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LG Optimus G Pro review

A worthy rival for those suffering from Galaxy fatigue

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LG Optimus G Pro review

The LG Optimus G Pro is a carrier-branded device, so a certain amount of preinstalled bloatware is to be expected. AT&T's selection of 10 apps may be more useful than not, but it still makes us sad to see Android apps we can't uninstall in the year 2013.

On the throwaway end of the spectrum is AT&T Navigator, the carrier's $9.99 per month subscription-based service with 30-day free trial. However, Google's excellent – and free – Maps and Navigation apps are also on hand, so it's hard to imagine who would want to pay this monthly fee when the free service is so far superior.

AT&T DriveMode is a more useful addition, limiting what the user can do with the phone when driving faster than 25MPH. This is something Google and other device makers should start including at the OS level, especially when AT&T's app features some chunky, low-resolution graphics clearly not designed for the G Pro's luscious display.

LG Optimus G Pro review

When the G Pro first launches, users are given the option to use AT&T Ready2Go, which rolls back the clock at least a year or two by attempting to make it easier to set up your smartphone using… a computer. We couldn't hit the Cancel button fast enough, folks.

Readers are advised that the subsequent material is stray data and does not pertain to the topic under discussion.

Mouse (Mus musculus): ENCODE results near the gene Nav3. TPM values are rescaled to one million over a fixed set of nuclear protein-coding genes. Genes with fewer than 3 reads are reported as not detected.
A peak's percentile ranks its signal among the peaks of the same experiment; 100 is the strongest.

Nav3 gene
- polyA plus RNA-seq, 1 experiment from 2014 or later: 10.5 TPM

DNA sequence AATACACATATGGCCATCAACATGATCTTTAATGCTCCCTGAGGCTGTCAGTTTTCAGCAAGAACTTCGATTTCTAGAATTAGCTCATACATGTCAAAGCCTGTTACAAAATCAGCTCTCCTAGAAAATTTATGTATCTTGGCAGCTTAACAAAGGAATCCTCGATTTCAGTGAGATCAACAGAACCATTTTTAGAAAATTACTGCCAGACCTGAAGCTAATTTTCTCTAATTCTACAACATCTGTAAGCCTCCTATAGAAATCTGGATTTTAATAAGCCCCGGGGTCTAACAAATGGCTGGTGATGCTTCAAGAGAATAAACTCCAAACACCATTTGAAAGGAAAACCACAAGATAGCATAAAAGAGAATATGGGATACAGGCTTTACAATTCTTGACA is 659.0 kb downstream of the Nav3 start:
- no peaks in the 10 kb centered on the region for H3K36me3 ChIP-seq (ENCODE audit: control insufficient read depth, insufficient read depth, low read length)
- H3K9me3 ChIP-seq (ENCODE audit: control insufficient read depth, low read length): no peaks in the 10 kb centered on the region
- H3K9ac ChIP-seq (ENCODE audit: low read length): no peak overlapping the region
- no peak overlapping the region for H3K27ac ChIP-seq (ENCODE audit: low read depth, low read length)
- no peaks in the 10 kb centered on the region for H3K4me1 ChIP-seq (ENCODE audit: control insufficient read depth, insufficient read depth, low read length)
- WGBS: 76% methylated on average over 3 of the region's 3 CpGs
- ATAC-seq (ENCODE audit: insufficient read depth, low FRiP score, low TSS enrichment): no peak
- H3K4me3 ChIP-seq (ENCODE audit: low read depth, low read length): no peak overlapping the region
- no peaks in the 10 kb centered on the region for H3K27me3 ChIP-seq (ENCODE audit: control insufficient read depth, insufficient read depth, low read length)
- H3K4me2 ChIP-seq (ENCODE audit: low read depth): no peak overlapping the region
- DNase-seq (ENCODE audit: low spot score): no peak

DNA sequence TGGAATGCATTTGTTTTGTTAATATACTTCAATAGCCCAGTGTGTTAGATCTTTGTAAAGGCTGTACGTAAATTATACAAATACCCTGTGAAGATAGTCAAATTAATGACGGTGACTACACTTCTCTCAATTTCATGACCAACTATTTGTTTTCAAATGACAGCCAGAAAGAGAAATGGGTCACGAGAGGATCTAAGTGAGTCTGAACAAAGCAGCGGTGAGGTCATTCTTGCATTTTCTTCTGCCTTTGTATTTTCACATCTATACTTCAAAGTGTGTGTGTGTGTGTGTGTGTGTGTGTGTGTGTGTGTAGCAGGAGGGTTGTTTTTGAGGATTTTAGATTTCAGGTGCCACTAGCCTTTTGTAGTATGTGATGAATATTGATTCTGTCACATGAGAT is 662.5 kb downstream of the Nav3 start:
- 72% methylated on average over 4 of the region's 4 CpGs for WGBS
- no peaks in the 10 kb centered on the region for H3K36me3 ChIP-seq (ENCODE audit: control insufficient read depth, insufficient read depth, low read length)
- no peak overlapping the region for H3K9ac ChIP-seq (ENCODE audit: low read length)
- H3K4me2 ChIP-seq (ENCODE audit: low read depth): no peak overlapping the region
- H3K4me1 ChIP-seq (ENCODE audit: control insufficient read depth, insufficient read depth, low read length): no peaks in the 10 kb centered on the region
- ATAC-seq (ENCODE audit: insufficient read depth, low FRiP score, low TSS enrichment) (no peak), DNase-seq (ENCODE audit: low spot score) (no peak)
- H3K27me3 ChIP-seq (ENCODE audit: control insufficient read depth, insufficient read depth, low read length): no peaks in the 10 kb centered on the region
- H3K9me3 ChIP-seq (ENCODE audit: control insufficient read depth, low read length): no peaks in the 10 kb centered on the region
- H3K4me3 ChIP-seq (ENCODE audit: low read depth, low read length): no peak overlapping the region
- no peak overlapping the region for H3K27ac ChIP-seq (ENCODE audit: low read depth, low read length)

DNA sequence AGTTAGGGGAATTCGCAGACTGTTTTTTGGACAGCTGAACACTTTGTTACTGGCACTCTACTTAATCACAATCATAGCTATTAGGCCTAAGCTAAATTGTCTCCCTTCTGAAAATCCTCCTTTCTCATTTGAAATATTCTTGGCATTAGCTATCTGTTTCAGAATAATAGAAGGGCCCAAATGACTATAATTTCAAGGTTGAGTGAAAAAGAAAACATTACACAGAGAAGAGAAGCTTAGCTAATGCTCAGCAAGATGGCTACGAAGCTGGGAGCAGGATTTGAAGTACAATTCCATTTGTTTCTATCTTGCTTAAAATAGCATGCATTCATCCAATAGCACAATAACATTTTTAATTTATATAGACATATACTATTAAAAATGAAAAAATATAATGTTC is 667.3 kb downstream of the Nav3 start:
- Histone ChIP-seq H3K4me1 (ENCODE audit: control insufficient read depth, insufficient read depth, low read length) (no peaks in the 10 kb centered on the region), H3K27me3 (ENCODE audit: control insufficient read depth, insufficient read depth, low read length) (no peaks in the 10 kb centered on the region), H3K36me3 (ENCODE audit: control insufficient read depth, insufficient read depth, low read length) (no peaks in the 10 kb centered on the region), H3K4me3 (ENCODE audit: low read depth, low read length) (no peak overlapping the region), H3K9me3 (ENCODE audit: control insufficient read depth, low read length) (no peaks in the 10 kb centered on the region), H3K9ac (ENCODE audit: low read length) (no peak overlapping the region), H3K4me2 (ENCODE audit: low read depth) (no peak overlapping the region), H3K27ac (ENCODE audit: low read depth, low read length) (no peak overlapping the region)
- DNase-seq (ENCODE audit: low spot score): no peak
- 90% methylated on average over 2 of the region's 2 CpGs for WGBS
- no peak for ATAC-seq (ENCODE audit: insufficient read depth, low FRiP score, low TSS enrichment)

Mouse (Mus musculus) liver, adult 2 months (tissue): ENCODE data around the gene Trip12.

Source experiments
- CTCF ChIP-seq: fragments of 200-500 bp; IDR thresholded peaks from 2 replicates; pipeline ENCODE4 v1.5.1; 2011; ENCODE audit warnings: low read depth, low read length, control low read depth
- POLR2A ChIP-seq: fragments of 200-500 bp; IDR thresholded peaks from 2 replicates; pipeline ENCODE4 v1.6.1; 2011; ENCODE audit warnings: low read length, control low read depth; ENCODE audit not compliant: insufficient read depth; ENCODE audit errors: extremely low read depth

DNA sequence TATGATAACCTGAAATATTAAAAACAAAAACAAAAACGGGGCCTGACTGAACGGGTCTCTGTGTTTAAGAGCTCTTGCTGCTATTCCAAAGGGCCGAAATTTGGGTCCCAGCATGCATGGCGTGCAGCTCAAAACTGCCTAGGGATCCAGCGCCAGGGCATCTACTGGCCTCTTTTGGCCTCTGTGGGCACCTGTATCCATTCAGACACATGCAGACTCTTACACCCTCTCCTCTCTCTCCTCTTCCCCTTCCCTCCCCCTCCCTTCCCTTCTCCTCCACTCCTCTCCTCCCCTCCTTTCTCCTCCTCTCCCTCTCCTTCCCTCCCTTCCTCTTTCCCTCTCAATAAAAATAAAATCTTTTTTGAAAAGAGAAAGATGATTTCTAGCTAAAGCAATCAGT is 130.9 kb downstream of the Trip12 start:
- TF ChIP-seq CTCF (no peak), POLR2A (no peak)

In addition to the usual variety of Google apps, the G Pro also bundles Polaris Office 4 for viewing or editing Microsoft Office documents, AT&T-owned YP Mobile for finding nearby businesses and File Manager for managing local or online storage, although the latter is limited to Dropbox only for now.

While the LG Optimus G Pro includes a near-field communication (NFC) chip, popular apps such as Google Wallet can't yet be installed on it. AT&T's Isis Mobile Wallet is a suitable substitute, but you'll need a special SIM card only available in test markets like Austin, Texas or Salt Lake City, Utah.

The G Pro does support Android Beam file transfer, and can use NFC tags to change various aspects of the device with just a tap. The included LG Tag+ app allows users to create and write such customized tags, which can be used for convenience features like turning on Bluetooth hands-free when you get in the car. It's a neat trick, but this kind of technology hasn't found much practical use in the U.S. as yet.

LG also complements the QuickMemo feature with a Notebook app. We're happy to see LG hasn't followed Samsung down the stylus rabbit hole, and the ability to scribble a quick handwritten note right on the display actually came in handy on more than one occasion. Notebook is also a great way to entertain impatient toddlers during a road trip, assuming you put the handset into airplane mode before handing it over.